The Great Count Billy Varga
– Dr. Mike Lano
Watch for a more detailed bio and more photos to come.
Count Billy Varga (age 94) was absolutely beloved in the industry and it was extremely sad news to learn he passed after a very long stay at that nursing facility. As with Red Bastien and others, it was frustrating that this decades-long chronicler of the wrestling business who nearly knew everyone and everything pro wrestling, would begin forgetting all he’d accumulated. For Gene Lebell, John Tolos and his very best friends, he maintained his famous smile and quiet manner till the end.
But we’ll never forget his accomplishments, friendship and love.
Billy of course was based out of Los Angeles/Hollywood wrestling office and our various 50′s SoCal territories before Cal Eaton basically partnered with longtime wrestler/promoter/booking genius Jules Strongbow. Billy said he even contributed some ideas backstage to Jules and Jules later booking equal genius promoter in Charlie “Mr” Moto, Sandor Szabo and yes, even Lou Thesz. He was a roadmate of Fred Blassie, Dick Beyer, Don Manoukian, John Tolos, Warren and son Golden Boy Tricky Nickie Bockwinkel, Wild Red Berry, “Cowboy Rocky” Johnny Valentine, Dick Beyer, Lord James Blears, and countless others. He also wrestled up and down the West Coast and was one of those early stars traipsing to Japan soon after Thesz, the Duseks, the Sharpe Brothers paved the early way for Fred, Dick and The Count. And one of his total best friends along with Gene Lebell, Tolos were the Christie Brothers “who played a ton of ribs on me for years without a receipt,” he said the last time I interviewed him.
In the 50′s and 60′s, he was one of those classic, caped heels who never had to shout (Nick had often cited him and others for their refined patter expertise on the stick) and was loved as much as he was gently “hated” by our SoCal fans. He appeared on many tv shows(besides channel 5 KTLA Los Angeles wrestling each week), particularly in the 60′s. Most memorably with Jimmy Lennon and Judo Gene Lebell on that famous Munsters episode. And he and Gene on the Jack Benny tv show and so many others. Billy said he’d even played the heavy on nationally syndicated radio shows like Fibber McGee and Molly! And when Iron Mike Mazurki founded Cauliflower Alley Club, Billy was front and center at every Spaghetti Factory lunch on through our bigger one-day Saturday spectaculars and award banquets at the Sportsman’s Lodge on Ventura in “the Valley.” He’d maintained his friendships with everyone and when Gene Kiniski came to his lone CAC, he made sure The County, Tony Borne and Golden Greek John Tolos were seated next to him at his table with June Byers and Penny Banner.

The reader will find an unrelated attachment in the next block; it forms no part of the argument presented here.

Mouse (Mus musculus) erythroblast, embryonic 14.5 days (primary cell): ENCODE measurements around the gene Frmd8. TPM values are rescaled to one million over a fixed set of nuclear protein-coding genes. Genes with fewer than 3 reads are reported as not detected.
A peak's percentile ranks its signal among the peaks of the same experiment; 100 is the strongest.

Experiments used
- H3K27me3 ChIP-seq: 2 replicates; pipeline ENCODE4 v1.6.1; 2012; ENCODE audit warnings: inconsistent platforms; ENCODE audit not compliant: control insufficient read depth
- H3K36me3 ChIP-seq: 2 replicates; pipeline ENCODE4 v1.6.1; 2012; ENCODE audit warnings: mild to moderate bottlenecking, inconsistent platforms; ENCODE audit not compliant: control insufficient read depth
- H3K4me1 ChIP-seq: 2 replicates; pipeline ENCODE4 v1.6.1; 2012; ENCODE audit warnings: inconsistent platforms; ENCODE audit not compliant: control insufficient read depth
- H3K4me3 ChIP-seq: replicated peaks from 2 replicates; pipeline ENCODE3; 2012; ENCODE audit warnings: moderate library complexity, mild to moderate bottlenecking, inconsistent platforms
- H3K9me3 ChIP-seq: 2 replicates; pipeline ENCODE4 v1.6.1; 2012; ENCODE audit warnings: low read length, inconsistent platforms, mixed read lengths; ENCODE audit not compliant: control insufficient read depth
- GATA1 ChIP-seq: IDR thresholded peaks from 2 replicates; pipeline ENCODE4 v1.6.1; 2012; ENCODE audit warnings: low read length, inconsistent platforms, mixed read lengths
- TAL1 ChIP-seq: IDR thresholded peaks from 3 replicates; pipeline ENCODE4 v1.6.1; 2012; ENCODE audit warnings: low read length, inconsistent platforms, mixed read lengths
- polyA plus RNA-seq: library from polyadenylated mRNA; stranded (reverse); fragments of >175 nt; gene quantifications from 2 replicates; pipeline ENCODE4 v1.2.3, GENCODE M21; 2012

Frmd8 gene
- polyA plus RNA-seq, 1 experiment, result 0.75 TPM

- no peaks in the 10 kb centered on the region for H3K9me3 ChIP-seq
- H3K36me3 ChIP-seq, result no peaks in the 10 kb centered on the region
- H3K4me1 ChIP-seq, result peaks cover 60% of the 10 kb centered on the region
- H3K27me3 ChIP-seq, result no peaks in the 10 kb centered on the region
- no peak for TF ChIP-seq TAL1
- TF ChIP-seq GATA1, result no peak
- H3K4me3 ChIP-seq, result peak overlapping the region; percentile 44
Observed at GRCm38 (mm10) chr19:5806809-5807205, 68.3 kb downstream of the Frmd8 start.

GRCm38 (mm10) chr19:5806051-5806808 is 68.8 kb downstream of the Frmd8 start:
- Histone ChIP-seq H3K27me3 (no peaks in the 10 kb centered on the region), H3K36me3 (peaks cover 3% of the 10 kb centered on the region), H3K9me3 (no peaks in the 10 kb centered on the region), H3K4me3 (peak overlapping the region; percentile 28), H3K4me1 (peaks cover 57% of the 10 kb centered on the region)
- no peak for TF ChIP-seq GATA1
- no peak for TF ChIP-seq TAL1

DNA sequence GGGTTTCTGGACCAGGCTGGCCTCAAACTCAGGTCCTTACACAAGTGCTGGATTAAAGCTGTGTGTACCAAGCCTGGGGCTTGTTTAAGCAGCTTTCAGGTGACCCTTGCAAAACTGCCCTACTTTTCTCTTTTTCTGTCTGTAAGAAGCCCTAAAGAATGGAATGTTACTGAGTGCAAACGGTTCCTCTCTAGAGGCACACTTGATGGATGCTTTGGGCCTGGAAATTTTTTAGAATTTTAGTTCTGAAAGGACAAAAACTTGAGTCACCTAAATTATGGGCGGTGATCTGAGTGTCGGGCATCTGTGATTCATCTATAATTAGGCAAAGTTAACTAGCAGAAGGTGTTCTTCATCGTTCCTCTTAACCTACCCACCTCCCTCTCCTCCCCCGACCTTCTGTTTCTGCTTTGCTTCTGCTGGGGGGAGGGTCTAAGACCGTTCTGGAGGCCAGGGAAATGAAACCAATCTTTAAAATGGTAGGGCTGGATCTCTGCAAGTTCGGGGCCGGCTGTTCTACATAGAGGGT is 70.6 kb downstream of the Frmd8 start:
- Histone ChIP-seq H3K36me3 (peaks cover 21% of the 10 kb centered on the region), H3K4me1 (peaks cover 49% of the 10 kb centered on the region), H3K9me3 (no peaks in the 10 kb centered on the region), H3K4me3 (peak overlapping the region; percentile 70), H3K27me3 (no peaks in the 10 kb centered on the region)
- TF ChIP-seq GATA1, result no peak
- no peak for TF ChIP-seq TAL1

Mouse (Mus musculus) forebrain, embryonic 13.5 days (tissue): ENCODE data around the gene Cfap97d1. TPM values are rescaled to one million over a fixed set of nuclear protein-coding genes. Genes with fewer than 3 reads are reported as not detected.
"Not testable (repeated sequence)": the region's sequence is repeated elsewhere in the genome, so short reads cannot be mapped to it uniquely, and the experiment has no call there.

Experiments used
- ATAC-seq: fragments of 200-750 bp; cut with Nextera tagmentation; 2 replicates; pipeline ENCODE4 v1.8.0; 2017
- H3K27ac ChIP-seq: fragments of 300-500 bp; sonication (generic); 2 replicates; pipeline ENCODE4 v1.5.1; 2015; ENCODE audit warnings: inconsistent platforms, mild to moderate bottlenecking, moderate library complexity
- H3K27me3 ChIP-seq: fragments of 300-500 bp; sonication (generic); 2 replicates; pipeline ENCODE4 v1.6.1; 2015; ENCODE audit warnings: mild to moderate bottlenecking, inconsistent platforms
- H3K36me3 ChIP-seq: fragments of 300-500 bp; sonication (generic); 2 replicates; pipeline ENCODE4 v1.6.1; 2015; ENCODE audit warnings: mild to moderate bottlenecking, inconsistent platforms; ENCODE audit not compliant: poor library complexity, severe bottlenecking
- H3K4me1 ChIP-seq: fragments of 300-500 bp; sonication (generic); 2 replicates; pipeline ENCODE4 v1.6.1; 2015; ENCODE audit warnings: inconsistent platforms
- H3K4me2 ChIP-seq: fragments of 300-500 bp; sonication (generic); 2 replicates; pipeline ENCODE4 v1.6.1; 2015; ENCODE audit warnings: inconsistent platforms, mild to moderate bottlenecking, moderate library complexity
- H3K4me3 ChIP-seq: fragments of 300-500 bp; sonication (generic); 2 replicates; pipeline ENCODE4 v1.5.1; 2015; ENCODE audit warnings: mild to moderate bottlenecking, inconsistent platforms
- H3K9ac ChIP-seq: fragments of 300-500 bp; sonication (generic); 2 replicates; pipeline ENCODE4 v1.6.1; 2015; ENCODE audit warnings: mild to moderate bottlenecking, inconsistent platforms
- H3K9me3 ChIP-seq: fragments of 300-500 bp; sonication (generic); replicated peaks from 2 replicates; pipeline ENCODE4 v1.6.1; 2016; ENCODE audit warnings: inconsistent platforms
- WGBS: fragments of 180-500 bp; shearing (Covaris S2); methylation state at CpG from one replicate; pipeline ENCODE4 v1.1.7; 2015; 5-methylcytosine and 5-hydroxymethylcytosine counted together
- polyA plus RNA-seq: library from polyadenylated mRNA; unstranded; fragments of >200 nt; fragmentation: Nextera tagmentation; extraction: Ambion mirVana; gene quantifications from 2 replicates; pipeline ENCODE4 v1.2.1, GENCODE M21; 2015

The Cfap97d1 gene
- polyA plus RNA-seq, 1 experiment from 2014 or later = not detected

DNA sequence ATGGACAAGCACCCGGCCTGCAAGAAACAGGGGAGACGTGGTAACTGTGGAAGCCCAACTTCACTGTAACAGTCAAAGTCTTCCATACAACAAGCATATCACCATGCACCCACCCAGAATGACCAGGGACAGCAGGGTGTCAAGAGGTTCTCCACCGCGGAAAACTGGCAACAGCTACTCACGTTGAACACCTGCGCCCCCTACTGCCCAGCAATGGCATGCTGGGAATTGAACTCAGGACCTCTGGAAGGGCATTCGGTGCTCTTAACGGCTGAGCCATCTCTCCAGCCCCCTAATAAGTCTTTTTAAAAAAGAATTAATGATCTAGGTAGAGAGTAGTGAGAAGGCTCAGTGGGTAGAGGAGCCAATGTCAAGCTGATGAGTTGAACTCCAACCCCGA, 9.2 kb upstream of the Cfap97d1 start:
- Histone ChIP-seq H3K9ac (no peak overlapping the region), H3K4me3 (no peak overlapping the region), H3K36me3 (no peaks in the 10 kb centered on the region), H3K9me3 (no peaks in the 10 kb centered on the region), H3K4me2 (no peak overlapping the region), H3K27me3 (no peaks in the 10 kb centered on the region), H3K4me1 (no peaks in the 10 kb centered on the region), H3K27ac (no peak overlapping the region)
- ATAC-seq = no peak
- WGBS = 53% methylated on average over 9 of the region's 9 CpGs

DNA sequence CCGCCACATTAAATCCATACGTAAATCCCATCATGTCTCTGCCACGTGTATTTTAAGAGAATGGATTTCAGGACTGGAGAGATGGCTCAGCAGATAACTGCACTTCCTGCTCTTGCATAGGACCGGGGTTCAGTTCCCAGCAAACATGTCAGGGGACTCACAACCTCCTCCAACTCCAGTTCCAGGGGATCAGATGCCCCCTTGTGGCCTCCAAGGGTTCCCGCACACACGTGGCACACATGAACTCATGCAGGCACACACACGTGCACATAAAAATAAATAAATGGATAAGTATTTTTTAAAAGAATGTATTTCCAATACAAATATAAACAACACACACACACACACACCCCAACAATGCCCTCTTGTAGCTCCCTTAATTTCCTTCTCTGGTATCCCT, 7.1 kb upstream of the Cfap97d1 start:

As gentlemanly as Billy was in his “heel” days, he was even more quiet and disarmingly charming in his CAC days, helping our Board whenever he could. Teaching others, and just enjoying life of “a near cowboy. That’s what I’d like to be,” he told me in 1990. “I always loved wrestling of course, but also loved horses and ranch life just as much. All my friends are pro wrestlers like me, so that’ll never come out of my blood. They’re the best people, you know.” Billy didn’t really go for suits and ties and often wore rocks he’d dug up and polished affixed to his famous cowboy lanyards and western-wear suits he’d shopped for at Nudie’s Western Clothiers in the Valley, who’d outfitted everyone from Elvis Presley to The Duke (John Wayne), who Billy counted on as friends.
*Got some nice quotes on Billy from fellow SoCal wrestling historians:
1) I spent a very fascinating evening with the Count one night in the late 70′s at the very progressive Fox Venice theatre in Venice Beach, Ca. They were having a very sparsely attended benefit for the Hollywood Sign with a handful of celebrities (Scatman Crothers for one) and there was a party in the upstairs projection lounge. The Count and I hit it off and then proceeded to put the make on a quite attractive mother and daughter combination — he was going after the mother, myself the daughter. Neither of us were successful, but it was a great, “back to High School” type of evening. — Johnny Legend
2) About 10 or 12 years ago, I had a long phone talk with Billy Varga. I remember some of what he told me.
He had no choice. His father forced him into being a wrestler.
He told me that Hugh Nichols was always taking him to the gym and giving him severe beatings on the mat. Billy praised Nichols as being a great wrestler. Billy taught his wife Rosebud how to cook.
At the time I talked with him, Billy said that he had received a check that morning for an old TV show.
He mentioned growing up in Lorain, Ohio, and I talked about going to the Lorain Public Library for research.
– “Rasputin Don”
– Dr. Mike Lano